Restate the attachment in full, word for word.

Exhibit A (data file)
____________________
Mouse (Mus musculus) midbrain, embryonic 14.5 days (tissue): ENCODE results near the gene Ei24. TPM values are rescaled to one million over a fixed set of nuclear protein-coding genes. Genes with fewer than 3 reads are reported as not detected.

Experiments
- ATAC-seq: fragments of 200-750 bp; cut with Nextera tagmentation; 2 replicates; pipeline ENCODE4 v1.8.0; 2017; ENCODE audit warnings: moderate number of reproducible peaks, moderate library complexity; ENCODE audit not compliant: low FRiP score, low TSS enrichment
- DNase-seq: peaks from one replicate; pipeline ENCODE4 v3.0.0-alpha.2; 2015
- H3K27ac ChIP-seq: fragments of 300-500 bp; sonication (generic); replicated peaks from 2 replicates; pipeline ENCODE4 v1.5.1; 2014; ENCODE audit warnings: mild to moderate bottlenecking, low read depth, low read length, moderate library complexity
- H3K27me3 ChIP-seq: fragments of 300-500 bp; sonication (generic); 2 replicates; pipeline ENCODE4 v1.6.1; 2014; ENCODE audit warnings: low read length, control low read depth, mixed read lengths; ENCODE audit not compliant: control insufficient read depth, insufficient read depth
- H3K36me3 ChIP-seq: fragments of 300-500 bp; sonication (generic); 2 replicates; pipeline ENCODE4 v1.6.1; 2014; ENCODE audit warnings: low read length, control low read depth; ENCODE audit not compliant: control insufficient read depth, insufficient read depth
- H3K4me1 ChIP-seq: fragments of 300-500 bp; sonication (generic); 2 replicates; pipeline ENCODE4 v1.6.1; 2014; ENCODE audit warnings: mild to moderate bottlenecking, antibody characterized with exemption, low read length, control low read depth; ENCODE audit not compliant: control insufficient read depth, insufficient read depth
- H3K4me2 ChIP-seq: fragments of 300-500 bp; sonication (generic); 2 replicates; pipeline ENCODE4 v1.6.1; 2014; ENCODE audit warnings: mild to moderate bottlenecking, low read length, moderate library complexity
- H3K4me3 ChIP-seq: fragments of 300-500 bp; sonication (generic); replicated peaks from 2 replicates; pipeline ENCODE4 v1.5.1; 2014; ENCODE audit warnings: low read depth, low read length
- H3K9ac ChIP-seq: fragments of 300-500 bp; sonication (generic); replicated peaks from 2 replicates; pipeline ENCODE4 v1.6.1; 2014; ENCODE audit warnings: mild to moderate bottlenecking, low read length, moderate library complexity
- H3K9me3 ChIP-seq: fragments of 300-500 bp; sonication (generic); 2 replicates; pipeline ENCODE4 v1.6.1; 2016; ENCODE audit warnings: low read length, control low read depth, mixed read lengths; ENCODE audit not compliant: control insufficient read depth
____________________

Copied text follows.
Mouse (Mus musculus) midbrain, embryonic 14.5 days (tissue): ENCODE results near the gene Ei24. TPM values are rescaled to one million over a fixed set of nuclear protein-coding genes. Genes with fewer than 3 reads are reported as not detected.

Experiments
- ATAC-seq: fragments of 200-750 bp; cut with Nextera tagmentation; 2 replicates; pipeline ENCODE4 v1.8.0; 2017; ENCODE audit warnings: moderate number of reproducible peaks, moderate library complexity; ENCODE audit not compliant: low FRiP score, low TSS enrichment
- DNase-seq: peaks from one replicate; pipeline ENCODE4 v3.0.0-alpha.2; 2015
- H3K27ac ChIP-seq: fragments of 300-500 bp; sonication (generic); replicated peaks from 2 replicates; pipeline ENCODE4 v1.5.1; 2014; ENCODE audit warnings: mild to moderate bottlenecking, low read depth, low read length, moderate library complexity
- H3K27me3 ChIP-seq: fragments of 300-500 bp; sonication (generic); 2 replicates; pipeline ENCODE4 v1.6.1; 2014; ENCODE audit warnings: low read length, control low read depth, mixed read lengths; ENCODE audit not compliant: control insufficient read depth, insufficient read depth
- H3K36me3 ChIP-seq: fragments of 300-500 bp; sonication (generic); 2 replicates; pipeline ENCODE4 v1.6.1; 2014; ENCODE audit warnings: low read length, control low read depth; ENCODE audit not compliant: control insufficient read depth, insufficient read depth
- H3K4me1 ChIP-seq: fragments of 300-500 bp; sonication (generic); 2 replicates; pipeline ENCODE4 v1.6.1; 2014; ENCODE audit warnings: mild to moderate bottlenecking, antibody characterized with exemption, low read length, control low read depth; ENCODE audit not compliant: control insufficient read depth, insufficient read depth
- H3K4me2 ChIP-seq: fragments of 300-500 bp; sonication (generic); 2 replicates; pipeline ENCODE4 v1.6.1; 2014; ENCODE audit warnings: mild to moderate bottlenecking, low read length, moderate library complexity
- H3K4me3 ChIP-seq: fragments of 300-500 bp; sonication (generic); replicated peaks from 2 replicates; pipeline ENCODE4 v1.5.1; 2014; ENCODE audit warnings: low read depth, low read length
- H3K9ac ChIP-seq: fragments of 300-500 bp; sonication (generic); replicated peaks from 2 replicates; pipeline ENCODE4 v1.6.1; 2014; ENCODE audit warnings: mild to moderate bottlenecking, low read length, moderate library complexity
- H3K9me3 ChIP-seq: fragments of 300-500 bp; sonication (generic); 2 replicates; pipeline ENCODE4 v1.6.1; 2016; ENCODE audit warnings: low read length, control low read depth, mixed read lengths; ENCODE audit not compliant: control insufficient read depth